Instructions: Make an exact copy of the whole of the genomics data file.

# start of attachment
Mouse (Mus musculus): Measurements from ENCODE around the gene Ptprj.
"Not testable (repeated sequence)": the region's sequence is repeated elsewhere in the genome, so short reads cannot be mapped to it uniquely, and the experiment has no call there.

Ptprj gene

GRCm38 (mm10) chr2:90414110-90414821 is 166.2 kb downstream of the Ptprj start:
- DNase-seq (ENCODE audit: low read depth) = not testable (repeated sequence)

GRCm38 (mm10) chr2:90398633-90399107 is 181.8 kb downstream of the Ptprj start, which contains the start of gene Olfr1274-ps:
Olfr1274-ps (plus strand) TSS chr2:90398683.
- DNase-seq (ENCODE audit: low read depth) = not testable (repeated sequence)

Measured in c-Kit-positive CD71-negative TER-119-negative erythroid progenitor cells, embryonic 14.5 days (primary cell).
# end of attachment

Mouse (Mus musculus): Measurements from ENCODE around the gene Ptprj.
"Not testable (repeated sequence)": the region's sequence is repeated elsewhere in the genome, so short reads cannot be mapped to it uniquely, and the experiment has no call there.

Ptprj gene

GRCm38 (mm10) chr2:90414110-90414821 is 166.2 kb downstream of the Ptprj start:
- DNase-seq (ENCODE audit: low read depth) = not testable (repeated sequence)

GRCm38 (mm10) chr2:90398633-90399107 is 181.8 kb downstream of the Ptprj start, which contains the start of gene Olfr1274-ps:
Olfr1274-ps (plus strand) TSS chr2:90398683.
- DNase-seq (ENCODE audit: low read depth) = not testable (repeated sequence)

Measured in c-Kit-positive CD71-negative TER-119-negative erythroid progenitor cells, embryonic 14.5 days (primary cell).